We are seeing how stakeholder networks and Web2.0 are driving increasingly dynamic communications, which are both influencing and engaging more parties. The result is the creation of ‘collective individuals’, who converge around culturally embedded and ‘human’ brands; and supports the idea of Global identities, which enhance local cross-border sub-cultures. In the face of this, Transformational Leadership is a powerful tool for shaping the thoughts, feelings and actions of empowered clusters of engaged stakeholders.
A key question is how could this look from an Islamic perspective?
The legacy of Islamic scholarship
In 1377 classical North African Islamic Scholar, Ibn Khaldun, wrote The Muqaddimah [Translated as: Introduction to Universal History]. This text by many is regarded as being significant in influencing thought, within both Eastern and Western social sciences. Ibn Khaldun argues that people fall into two general categories: city dwellers, who enjoy an urban sedentary lifestyle; and those who live in harsh nomadic conditions. When looking specifically at Muslims, with Arabic being the language of Islam, Ibn Khaldun also groups Muslims into two broad camps: which differentiates individuals according to (1) linguistic and (2) cultural Arabization. Ibn Khaldun asserts that intellect, scholarship, science and refined culture (such as the arts), evolved through urban linguistic Arabs.
Transformational Leadership in the here and now
From these I argue that the heart, limbs and soul of Islam were carried forward by urbanites, who sought to maintain a strong connection with nature. The concept of a nomadic existence was admired as a demonstration of an individual’s ability to tolerate austerity and detach themselves from worldly vices. I suggest that this admiration has lead to a romanticised view, steeped in emotive storytelling. However, wherever Islam spread, practically centres of development and conurbations were always hallmarks of Muslim successes. Therefore, the interpretation of Islamic texts and practices by early Muslims is largely undertaken by urbanites and demonstrates the ability of Islam to work alongside progression and change. I would go further in asserting that the most significant innovations will arise from transformative leadership, which embraces and galvanises a broad-base of cultures.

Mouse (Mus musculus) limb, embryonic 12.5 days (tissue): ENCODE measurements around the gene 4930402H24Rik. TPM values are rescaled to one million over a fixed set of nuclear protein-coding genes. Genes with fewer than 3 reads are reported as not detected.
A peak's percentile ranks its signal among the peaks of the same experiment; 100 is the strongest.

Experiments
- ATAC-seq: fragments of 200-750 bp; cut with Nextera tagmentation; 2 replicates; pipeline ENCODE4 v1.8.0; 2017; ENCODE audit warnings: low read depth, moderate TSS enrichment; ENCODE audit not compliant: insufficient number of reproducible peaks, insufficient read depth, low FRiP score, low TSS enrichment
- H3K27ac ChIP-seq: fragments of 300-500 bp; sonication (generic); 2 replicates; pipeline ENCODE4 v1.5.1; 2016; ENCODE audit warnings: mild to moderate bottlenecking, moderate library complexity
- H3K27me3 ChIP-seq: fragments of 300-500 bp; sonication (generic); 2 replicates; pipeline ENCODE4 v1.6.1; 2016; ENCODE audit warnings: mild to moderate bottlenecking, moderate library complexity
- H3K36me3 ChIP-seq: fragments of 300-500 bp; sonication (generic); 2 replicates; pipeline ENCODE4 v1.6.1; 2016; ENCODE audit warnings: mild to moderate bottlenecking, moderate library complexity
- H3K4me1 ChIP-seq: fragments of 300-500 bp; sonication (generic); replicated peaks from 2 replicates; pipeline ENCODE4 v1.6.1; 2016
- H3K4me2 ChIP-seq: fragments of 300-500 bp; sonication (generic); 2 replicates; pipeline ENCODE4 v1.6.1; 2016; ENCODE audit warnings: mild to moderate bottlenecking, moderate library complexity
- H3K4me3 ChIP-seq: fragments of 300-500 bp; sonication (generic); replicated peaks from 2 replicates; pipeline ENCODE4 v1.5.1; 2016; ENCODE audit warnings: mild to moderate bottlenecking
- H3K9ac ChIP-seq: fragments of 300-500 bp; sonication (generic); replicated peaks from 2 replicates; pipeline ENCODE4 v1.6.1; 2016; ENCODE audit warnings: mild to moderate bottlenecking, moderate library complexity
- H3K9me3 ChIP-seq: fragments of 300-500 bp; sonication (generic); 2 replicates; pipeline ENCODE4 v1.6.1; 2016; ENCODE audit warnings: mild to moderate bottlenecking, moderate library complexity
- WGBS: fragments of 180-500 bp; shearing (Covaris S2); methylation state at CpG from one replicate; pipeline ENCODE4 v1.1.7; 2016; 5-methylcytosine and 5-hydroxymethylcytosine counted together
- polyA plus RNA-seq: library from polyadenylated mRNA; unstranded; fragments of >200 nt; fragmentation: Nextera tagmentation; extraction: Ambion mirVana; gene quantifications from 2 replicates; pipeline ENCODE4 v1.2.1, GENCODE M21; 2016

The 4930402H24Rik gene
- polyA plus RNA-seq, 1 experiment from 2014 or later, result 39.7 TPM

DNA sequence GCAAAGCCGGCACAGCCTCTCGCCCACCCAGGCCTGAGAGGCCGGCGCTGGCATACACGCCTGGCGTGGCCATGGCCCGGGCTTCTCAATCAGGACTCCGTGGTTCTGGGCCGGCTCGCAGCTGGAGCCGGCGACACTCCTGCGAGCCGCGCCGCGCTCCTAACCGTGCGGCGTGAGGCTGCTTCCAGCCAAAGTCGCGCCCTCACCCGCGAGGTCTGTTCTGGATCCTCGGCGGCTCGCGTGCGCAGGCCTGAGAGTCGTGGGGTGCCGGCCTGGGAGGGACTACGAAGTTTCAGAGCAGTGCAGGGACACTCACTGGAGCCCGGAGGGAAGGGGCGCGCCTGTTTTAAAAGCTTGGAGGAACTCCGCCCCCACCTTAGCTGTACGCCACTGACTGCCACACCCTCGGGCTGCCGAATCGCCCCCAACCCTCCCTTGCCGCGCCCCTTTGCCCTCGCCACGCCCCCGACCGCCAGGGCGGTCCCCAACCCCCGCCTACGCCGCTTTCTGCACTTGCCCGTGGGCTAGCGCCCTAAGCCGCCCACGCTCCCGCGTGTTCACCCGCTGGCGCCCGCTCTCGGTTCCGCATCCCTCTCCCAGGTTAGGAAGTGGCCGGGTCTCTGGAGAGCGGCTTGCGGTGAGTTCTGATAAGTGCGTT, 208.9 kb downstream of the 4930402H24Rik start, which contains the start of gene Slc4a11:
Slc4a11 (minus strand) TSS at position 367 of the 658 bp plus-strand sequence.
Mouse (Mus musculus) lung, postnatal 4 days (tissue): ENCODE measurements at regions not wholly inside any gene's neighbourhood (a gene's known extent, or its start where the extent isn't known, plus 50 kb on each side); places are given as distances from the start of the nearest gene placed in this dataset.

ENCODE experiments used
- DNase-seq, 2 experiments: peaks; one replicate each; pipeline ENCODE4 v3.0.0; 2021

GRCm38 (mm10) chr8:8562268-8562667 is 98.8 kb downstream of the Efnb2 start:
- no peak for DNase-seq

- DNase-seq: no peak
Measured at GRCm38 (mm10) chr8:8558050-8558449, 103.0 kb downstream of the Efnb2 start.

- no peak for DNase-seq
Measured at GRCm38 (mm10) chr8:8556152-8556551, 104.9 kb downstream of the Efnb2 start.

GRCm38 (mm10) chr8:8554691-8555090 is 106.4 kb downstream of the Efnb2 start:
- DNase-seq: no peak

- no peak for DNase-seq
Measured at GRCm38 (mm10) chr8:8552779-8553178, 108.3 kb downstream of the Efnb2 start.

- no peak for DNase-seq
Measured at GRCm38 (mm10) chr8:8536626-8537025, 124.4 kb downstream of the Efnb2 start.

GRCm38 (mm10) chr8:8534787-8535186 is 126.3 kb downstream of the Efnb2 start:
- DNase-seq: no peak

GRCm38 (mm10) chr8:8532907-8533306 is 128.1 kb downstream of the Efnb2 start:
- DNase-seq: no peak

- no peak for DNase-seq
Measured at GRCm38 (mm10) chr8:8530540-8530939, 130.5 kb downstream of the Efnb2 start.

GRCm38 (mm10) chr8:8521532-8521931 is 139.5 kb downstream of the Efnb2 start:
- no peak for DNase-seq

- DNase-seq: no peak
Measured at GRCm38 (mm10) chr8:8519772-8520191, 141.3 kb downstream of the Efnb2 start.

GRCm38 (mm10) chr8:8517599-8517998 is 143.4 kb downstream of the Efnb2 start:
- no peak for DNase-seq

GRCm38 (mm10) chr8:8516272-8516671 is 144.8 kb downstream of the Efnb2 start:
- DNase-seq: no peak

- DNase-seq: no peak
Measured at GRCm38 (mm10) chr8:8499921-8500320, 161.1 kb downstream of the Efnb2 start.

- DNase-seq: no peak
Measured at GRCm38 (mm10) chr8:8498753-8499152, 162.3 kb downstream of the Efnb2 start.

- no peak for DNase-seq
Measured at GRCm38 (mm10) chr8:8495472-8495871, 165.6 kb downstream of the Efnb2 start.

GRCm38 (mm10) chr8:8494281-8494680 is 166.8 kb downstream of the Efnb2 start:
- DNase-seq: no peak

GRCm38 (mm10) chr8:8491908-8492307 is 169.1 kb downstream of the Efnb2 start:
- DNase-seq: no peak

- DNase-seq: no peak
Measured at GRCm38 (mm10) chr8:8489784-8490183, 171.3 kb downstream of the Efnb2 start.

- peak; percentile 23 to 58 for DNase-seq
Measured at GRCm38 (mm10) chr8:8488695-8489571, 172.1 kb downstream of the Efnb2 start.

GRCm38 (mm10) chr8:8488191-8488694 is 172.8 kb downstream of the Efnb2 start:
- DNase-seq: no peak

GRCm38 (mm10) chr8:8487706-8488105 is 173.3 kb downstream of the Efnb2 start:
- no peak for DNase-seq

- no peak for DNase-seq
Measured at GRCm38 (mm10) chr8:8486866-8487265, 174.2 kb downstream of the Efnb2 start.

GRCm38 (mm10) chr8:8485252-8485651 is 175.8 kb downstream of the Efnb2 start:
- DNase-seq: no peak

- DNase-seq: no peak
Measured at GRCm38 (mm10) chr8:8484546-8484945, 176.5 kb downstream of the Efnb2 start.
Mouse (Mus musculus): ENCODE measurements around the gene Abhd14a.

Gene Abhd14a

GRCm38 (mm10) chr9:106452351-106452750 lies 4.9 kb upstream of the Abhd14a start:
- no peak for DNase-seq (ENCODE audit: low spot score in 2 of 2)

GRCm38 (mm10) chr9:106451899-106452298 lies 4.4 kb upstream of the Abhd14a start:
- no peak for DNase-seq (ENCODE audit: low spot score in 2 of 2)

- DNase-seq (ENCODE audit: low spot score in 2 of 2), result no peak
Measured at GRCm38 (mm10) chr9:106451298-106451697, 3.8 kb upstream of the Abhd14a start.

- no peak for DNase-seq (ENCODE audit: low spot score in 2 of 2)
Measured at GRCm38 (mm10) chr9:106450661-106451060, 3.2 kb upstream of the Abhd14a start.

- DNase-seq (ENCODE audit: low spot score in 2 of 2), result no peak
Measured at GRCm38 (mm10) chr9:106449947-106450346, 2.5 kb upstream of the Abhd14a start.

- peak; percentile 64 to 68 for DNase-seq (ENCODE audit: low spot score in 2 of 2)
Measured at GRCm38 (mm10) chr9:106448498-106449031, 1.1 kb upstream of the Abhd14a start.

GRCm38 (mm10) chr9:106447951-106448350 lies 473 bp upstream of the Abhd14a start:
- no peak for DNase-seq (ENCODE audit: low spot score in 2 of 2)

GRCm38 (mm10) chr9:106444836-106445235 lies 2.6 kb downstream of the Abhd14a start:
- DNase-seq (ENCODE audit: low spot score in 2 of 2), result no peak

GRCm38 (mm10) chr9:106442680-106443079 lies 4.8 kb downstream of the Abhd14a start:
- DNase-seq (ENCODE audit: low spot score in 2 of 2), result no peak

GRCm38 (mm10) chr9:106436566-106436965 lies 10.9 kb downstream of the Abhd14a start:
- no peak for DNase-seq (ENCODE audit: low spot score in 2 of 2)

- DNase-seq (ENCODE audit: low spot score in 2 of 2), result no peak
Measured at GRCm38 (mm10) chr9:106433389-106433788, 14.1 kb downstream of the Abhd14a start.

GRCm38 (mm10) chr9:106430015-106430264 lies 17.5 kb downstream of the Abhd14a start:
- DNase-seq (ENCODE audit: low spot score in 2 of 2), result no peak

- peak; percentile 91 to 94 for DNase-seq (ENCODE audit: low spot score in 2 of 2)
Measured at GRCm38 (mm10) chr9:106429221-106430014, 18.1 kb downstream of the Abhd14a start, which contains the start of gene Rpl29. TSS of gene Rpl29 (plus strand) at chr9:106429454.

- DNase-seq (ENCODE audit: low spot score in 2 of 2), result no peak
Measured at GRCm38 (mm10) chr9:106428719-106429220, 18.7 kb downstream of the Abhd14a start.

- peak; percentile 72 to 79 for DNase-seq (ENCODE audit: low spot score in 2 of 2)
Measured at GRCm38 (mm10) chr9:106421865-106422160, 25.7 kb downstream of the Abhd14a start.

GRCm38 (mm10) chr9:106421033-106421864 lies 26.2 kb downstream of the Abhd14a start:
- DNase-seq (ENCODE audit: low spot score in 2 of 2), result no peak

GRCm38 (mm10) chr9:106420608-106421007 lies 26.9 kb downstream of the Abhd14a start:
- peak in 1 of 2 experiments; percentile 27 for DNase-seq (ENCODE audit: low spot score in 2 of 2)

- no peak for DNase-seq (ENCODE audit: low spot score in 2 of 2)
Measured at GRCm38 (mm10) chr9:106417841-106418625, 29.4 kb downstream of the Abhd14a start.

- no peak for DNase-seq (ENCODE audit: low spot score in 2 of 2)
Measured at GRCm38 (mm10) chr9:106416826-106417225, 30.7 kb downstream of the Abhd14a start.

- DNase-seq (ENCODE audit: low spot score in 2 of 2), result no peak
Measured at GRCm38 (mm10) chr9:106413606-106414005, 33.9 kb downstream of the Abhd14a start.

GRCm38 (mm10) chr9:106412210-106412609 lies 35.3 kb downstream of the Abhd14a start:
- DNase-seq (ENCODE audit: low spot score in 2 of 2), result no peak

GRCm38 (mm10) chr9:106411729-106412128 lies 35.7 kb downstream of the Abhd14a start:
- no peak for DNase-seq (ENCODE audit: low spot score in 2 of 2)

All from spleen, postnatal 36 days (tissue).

The following model captures how I think this all looks:
So what of the future? Be prepared to witness the reigns being taken by a generation of informed, self-mediating, empowered and technologically savvy urbanites. For them, heritage is progressive: embracing the eradication of hierarchy and knowledge simply translating to power. Instead: diverse networks; the sharing and adaptation of information; and ultimately the positioning of Islam as a ‘co-brand’ with other spheres of life offer more of a pull. So perhaps it could be argued that we are coming full-circle to the early golden days – where Islam gifted social mobility and empowerment through structured innovation. Moving forward, Muslims seem set to move towards greater collaborative consumption and new ways of interpreting what faith means – and how it shapes life in the here and now.